Galbraith and Williams headed for Sydney while McCallum started recording demos at Mandrill for an intended single on PolyGram. He decided to first send the songs to Galbraith, who’d been employed by CBS Australia, for Mark Williams to use. But Galbraith was looking to build a roster of artists and asked McCallum if he would be interested in coming to Australia to record an album.
Leaving his wife to pack up their home and baby, McCallum arrived in Melbourne in January 1978, staying with Mark Williams and his partner until finding his own place and being joined by the rest of his family.
He was almost immediately in the studio with the elite of the Melbourne scene. With Galbraith producing and ex-Little River Band guitarist Rick Formosa as musical director, LRB drummer Derek Pellicci and bassist George McArdle appeared between finishing their band’s Sleeper Catcher and departing for a tour of the United States. Other contributors included blues guitarist Phil Manning, late of Chain, rock chick sisters Chrissie and Lyndsay Hammond of Cheetah on backing vocals and New Zealand pianist Dave Fraser.
CBS mixed the record in Sydney, flying McCallum up to meet the executives there, and Naked To The Sky and its lead single ‘Who Is Your Love For?’ were released in the middle of the year. That’s when 2SM added the track and then mysteriously pulled it days later. “Don’t worry,” said CBS, “we’ll get it back on there.” They never did.
One thing the trips to Sydney had shown him was that the open, welcoming nature of the Sydney session scene was a better fit for McCallum and he packed up his Honda Civic and moved north in late 1978. With Naked To The Sky in hand he visited the city’s producers and managed to get a foot in the door as a session singer, appearing on TV on The Mike Walsh Show, where he would later snare a long-time singing gig, and Donnie Sutherland’s Sounds.
He also set about forming the Malcolm McCallum Band to promote the album, enlisting former Air Supply guitarist Mark McEntee, bassist Ian Belton and drummer Richard Harvey. They rehearsed for free at the CBS pressing plant at Artarmon, on Sydney’s lower North Shore, from where McCallum inherited the Fender Rhodes piano for the next three years.
The band played a lot of Sydney gigs, including The Governor’s Pleasure, Bondi Junction and a semi-regular spot at The Orient at The Rocks, and worked for booking agency MMA, whose pet act was a young band recently christened INXS.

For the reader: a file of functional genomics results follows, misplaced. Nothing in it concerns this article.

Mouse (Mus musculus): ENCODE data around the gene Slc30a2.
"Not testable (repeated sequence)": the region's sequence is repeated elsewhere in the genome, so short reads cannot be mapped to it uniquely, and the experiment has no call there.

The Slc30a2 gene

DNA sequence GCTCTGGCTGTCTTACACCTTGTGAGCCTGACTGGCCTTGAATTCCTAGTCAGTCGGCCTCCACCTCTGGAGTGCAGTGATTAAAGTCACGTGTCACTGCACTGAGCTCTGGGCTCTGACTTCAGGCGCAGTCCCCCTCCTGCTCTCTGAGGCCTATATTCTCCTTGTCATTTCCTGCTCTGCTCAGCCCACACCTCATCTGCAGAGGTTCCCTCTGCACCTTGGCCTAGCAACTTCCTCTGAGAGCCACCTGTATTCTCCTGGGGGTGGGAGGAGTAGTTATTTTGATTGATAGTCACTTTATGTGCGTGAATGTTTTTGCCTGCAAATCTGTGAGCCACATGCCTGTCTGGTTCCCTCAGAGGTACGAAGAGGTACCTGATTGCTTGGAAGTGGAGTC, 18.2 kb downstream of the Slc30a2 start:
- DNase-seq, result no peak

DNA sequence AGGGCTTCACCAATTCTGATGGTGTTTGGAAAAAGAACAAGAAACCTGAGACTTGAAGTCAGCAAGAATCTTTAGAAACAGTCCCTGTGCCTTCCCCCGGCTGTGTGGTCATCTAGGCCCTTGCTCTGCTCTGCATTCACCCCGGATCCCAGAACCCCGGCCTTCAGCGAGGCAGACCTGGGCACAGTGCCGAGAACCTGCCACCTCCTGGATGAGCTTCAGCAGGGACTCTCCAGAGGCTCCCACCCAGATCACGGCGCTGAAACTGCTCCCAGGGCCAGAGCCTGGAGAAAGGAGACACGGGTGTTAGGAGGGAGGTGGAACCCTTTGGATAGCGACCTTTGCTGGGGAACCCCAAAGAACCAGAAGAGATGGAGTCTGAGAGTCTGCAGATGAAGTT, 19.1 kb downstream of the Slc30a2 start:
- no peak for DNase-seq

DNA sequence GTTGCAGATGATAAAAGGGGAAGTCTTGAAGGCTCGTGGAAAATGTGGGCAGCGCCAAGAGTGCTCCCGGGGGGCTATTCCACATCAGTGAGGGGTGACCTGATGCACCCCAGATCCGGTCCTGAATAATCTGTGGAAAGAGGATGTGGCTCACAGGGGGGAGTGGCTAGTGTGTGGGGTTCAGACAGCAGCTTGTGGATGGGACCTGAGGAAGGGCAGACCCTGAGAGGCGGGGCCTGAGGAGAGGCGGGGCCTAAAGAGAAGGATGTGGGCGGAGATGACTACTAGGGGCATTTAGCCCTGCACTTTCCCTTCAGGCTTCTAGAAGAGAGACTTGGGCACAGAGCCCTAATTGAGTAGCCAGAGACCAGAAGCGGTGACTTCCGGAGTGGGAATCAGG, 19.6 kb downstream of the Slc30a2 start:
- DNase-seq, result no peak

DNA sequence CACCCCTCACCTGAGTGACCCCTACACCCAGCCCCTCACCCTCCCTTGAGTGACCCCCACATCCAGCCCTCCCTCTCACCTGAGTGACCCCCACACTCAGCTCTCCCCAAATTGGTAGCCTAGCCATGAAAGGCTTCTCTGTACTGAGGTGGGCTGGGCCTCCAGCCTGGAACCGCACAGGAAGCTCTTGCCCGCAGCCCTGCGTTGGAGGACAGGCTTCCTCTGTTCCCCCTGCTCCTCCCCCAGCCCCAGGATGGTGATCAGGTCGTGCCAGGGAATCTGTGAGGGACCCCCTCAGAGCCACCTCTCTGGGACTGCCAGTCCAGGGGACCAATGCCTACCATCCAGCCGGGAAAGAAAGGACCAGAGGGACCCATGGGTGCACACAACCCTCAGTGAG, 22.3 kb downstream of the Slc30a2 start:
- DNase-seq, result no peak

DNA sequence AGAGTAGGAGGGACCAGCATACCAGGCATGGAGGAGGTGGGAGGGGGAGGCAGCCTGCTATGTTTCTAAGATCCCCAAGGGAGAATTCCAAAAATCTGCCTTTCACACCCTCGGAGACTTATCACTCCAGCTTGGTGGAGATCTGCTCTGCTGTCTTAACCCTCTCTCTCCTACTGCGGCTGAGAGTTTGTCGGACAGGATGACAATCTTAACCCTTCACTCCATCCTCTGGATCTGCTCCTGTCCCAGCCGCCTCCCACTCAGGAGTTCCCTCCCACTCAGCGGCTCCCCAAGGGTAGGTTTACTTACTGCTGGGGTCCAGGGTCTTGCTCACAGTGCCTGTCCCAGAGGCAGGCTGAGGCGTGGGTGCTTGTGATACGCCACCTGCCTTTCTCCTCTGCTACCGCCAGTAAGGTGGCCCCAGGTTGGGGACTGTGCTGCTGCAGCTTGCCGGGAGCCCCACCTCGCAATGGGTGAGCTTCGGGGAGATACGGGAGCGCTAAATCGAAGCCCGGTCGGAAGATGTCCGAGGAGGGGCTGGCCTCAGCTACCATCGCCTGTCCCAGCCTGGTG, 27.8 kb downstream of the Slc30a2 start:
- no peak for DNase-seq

When it came time to record a second album, Alan Galbraith had moved on, replaced by Peter Karpin, the man who signed Men At Work and Pseudo Echo. CBS hooked McCallum up with expat New Zealand producer Rod Coe, who had produced Rock And Roll Sandwich for The La De Da’s and Brisbane punk band The Saints’ (I’m) Stranded.
It was an uneasy match from the start and McCallum opted to co-produce it himself with another expat, Mike Harvey. Coe went on to a successful partnership as Slim Dusty’s long-time producer, but his removal by McCallum only undermined McCallum’s support within CBS.
Along with the Malcolm McCallum Band, the second Australian album, Victim In Paradise, also included appearances by future Little River Band guitarist Stephen Housden and gun session guitarist Mark Punch, but with little promotion it didn’t fare well. One last CBS single, ‘Question Of Love’ in 1981, received even less promotion.
The band went through some line-up changes but continued for another year, going as far north as Brisbane and down to Melbourne, before McCallum started working solo and in sessions. Original guitarist Mark McEntee went on to huge success with The Divinyls, of which drummer Richard Harvey was an early member, and Ian Belton would go on to play with Jenny Morris in QED and later Dave Dobbyn. Belton died in 1993.
There was always a steady stream of jingles and sessions as part of a loose-knit vocal group that included former Simple Image member Barry Leef, Mick Leighton, jazz singer Kerrie Biddell and former New Zealand pop stars Mark Williams and Sharon O’Neill. McCallum learned quickly that the key to these sessions was nailing your part, doing it fast and without fuss.
In 1988, McCallum had finished writing a song he’d been kicking around for some time called ‘K1W1’, which had started out as a kind of sporting anthem. He put it to his old mate Mark Williams that they record it as a duet. McCallum sequenced the track at home and recorded overdubs at some of the top studios, slipping the engineers cash to stay on after a jingles session.
The song was released by Grant Thomas’s publishing company Greenstone through EMI in New Zealand, not because of any faith in its potential but more because EMI’s Rob Walker knew there was a rugby league test coming up in Auckland and he wanted a New Zealand sporting anthem blasting over the speakers while he was seated beside his EMI Australia counterpart.
When McCallum’s oldest child reached high school age in 1991, the family decided to move back to New Zealand, where McCallum pursued solo gigs and joined singers Suzanne Lynch, Tina Cross and Peter Morgan in the corporate act Tux Deluxe. He released independent albums Stepping Stones (2000) and Above The Wires (2006) and plans to record another in the next year or so.
He also picked up bass guitar again and was part of late 1960s-era covers band The ConRays with Suzanne Lynch, guitarist Jim Hall and former Split Enz members Eddie Rayner and Paul Crowther. The band recorded the live-in-the-studio Still Hot! CD in 2010.
Malcolm McCallum’s last CBS single, ‘Question Of Love’, was produced by American Peter McIan, who was in Australia to work with Sharon O’Neill and to produce Men At Work’s debut LP Business As Usual, which included the massive hit ‘Down Under’.